|Publication number||US4351800 A|
|Application number||US 06/232,134|
|Publication date||Sep 28, 1982|
|Filing date||Feb 6, 1981|
|Priority date||Feb 6, 1981|
|Publication number||06232134, 232134, US 4351800 A, US 4351800A, US-A-4351800, US4351800 A, US4351800A|
|Inventors||Reiner H. Kopp, Allen I. Panetz|
|Original Assignee||Biochemical Diagnostics, Inc.|
|Export Citation||BiBTeX, EndNote, RefMan|
|Patent Citations (6), Referenced by (18), Classifications (9), Legal Events (5)|
|External Links: USPTO, USPTO Assignment, Espacenet|
Thin layer chromatography, referred to in laboratory parlance as TLC, has become an increasingly useful tool for detecting tiny amounts of drugs in specimens. The analysis procedure involves the transfer of specimens to be analyzed to a spot on the chromatography plate, drying the deposition, and thereafter activating plate with solvent to initiate the detectable migration patterns on the plate surface thus revealing the identity of the compounds or drugs contained in the specimen. In this fashion urine samples are screened for barbituates, opiates, amphetamines and other narcotics. Equipment and techniques heretofore available have made the screening of multiple samples both expensive and time-consuming. The present invention has for its objectives to provide a new design for an applicator for picking up, as by absorption or adsorption, a specimen to be analyzed and carrying it quickly to the TLC plate. Another objective of the invention is to provide a means for accommodating a large number of supporting applicators on one plate at precisely defined locations and for the controlled drying of both the deposited spots and the subsequent solvent saturation.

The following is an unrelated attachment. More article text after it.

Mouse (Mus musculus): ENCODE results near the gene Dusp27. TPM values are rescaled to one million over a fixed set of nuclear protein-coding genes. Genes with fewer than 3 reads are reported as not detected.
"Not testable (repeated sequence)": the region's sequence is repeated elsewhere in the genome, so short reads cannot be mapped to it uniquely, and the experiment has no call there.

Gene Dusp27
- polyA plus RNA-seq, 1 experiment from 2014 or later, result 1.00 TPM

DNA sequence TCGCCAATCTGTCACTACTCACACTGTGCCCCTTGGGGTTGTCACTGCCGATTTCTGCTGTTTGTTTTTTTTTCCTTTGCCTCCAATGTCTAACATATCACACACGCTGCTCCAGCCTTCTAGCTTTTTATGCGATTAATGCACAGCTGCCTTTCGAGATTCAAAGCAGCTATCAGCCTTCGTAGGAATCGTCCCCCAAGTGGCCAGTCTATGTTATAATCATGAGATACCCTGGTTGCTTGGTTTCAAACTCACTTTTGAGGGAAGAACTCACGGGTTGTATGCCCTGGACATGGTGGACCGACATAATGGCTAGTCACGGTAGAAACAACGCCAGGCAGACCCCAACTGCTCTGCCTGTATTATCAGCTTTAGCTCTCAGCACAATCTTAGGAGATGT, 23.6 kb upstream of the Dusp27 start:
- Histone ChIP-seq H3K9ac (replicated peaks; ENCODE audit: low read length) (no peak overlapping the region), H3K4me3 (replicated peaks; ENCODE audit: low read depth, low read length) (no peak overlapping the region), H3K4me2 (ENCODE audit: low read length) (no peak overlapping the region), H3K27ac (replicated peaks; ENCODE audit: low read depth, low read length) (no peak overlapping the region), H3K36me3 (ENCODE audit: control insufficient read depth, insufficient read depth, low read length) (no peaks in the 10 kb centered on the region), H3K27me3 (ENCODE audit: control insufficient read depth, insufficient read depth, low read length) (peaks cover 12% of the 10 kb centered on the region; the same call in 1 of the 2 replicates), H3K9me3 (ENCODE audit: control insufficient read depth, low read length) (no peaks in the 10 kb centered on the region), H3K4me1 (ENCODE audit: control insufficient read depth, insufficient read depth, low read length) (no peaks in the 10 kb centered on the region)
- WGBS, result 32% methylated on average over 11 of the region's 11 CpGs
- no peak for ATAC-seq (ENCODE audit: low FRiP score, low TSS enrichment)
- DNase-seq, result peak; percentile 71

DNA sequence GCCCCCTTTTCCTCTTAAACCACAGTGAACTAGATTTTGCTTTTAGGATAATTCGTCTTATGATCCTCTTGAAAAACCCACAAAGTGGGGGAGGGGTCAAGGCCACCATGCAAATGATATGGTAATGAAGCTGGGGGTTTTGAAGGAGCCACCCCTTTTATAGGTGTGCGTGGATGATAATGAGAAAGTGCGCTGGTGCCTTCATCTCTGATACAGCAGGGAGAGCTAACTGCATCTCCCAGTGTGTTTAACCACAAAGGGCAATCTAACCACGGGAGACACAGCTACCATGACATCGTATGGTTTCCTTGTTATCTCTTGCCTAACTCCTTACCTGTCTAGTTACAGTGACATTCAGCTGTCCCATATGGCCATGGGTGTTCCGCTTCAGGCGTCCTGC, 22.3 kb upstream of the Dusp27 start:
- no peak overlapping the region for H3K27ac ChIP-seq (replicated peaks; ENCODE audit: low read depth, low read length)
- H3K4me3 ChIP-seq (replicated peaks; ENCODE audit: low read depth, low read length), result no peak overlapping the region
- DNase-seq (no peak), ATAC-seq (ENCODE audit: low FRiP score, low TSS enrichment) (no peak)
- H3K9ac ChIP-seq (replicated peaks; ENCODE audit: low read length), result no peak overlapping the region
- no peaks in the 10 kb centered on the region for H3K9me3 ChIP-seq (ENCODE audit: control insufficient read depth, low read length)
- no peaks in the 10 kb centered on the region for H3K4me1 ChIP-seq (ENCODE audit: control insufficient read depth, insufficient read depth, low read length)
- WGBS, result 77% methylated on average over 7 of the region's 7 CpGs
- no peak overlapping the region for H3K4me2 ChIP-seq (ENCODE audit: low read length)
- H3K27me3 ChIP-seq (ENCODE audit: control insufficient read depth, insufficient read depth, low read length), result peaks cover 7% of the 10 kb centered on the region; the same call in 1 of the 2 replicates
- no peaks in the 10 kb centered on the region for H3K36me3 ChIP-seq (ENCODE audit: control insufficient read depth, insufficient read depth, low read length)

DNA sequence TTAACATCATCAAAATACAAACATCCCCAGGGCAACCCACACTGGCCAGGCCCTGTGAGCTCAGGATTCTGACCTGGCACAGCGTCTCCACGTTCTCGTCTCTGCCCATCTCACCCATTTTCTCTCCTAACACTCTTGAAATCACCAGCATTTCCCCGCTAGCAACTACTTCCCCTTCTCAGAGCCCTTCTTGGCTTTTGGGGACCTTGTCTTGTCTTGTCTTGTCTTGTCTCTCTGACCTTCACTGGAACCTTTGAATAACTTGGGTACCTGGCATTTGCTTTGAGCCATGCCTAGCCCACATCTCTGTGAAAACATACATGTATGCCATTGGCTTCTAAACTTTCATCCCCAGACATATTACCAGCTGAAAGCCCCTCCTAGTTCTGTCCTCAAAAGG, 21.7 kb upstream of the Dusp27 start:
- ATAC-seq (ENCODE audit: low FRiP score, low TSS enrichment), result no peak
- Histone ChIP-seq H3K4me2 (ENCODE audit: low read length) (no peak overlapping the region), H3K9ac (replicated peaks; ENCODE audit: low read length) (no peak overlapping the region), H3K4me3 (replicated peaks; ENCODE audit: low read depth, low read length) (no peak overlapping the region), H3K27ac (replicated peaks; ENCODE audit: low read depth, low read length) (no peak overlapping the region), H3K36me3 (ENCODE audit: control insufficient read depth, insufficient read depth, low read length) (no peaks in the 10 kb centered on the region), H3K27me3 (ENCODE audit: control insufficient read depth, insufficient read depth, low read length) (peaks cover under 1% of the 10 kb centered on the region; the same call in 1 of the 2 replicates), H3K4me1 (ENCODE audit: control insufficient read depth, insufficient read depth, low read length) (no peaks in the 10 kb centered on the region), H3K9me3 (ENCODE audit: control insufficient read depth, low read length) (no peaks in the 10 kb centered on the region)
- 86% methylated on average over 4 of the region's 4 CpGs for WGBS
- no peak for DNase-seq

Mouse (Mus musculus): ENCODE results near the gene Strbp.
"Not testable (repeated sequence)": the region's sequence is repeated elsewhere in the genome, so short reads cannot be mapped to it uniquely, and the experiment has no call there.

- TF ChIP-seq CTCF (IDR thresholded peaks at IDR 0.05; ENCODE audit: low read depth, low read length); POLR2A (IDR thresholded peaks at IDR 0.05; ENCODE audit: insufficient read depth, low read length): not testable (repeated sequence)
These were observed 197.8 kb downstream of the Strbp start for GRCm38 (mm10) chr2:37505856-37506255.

FIG. 1 is a top view of a thin layer chromatography plate supporting and processing apparatus formed in accordance with the present invention.
FIG. 2 is a view in vertical longitudinal section taken on line 2--2 of FIG. 1 looking in the direction of the arrows.
FIG. 3 is a view in vertical transverse section taken on line 3--3 of FIG. 1 looking in the direction of the arrows.
FIG. 4 is a view of vertical section in enlarged scale of a spotting applicator for use in the apparatus of FIGS. 1-3.
FIG. 5 is a view in vertical section of a spotting applicator assembly utilizing portions of the spotter of FIG. 4.